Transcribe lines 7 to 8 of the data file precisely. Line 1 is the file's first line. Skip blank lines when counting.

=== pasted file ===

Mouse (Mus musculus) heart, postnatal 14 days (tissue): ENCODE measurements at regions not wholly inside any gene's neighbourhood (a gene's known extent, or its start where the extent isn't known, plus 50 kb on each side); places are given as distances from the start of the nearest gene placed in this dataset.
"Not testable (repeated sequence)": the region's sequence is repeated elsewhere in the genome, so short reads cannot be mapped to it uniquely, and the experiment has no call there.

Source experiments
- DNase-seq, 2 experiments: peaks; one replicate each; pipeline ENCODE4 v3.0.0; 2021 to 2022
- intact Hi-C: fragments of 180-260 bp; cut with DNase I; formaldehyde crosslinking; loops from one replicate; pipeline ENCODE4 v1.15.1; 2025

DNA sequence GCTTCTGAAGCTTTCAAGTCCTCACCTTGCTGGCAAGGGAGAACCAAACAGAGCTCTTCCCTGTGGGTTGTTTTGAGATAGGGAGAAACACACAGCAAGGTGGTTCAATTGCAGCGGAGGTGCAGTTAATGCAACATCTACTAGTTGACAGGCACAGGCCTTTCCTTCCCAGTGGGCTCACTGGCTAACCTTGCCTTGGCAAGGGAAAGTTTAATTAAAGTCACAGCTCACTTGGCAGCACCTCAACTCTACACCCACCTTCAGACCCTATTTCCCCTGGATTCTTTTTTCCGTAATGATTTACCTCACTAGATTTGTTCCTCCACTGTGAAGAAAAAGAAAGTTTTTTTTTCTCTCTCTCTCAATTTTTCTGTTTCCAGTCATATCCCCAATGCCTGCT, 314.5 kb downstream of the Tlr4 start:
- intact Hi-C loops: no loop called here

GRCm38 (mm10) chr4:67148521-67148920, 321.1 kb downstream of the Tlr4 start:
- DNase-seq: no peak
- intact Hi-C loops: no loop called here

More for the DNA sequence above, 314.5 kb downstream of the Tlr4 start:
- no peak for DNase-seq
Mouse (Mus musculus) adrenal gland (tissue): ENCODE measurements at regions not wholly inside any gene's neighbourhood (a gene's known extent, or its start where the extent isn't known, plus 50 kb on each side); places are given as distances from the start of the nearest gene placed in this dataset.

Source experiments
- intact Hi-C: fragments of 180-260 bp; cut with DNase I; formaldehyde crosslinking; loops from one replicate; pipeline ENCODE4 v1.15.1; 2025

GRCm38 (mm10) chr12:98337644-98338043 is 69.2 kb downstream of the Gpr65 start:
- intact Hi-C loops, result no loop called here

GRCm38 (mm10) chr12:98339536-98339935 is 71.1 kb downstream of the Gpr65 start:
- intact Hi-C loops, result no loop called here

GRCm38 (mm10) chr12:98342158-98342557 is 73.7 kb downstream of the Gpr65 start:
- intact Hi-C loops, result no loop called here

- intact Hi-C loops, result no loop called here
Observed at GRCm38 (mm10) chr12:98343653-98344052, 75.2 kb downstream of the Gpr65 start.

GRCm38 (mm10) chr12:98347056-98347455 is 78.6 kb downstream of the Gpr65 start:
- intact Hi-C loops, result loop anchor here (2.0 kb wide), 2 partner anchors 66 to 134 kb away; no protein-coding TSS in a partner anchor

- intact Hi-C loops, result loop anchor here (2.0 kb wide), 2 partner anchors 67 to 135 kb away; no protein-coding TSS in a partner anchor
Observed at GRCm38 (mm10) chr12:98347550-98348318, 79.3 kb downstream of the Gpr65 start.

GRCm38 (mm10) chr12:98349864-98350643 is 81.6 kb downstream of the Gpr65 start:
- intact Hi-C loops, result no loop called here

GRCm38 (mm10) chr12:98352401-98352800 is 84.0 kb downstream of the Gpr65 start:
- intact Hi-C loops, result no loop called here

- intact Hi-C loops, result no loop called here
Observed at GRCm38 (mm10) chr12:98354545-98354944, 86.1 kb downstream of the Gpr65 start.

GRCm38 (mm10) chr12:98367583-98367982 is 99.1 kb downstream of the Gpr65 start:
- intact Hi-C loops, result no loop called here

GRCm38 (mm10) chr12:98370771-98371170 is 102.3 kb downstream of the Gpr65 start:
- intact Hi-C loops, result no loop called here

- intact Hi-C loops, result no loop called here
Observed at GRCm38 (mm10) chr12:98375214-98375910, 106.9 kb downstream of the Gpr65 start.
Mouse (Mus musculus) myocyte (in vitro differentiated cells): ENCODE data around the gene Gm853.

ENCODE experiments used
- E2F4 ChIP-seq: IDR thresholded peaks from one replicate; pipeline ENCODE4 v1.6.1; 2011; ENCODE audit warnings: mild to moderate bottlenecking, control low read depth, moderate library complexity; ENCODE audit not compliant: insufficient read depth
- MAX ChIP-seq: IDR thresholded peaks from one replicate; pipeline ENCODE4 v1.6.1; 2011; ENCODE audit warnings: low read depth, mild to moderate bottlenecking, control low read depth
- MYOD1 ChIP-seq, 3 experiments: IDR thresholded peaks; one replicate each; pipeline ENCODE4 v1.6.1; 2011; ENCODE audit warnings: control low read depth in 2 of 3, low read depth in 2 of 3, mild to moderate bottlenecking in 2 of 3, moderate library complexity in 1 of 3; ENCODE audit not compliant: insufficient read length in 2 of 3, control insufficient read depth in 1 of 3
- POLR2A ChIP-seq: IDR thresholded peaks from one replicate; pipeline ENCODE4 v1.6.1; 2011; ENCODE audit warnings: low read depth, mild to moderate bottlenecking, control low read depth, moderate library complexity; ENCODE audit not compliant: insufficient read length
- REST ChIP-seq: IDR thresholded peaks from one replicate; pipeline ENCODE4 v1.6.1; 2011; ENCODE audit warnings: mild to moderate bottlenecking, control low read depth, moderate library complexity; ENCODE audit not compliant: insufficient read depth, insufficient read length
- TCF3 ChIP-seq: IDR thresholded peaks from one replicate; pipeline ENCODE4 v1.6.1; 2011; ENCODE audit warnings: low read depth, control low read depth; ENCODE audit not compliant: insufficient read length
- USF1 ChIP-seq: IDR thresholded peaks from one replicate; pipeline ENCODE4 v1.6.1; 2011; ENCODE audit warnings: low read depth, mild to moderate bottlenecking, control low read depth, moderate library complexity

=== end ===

- intact Hi-C loops: no loop called here

GRCm38 (mm10) chr4:67148521-67148920, 321.1 kb downstream of the Tlr4 start: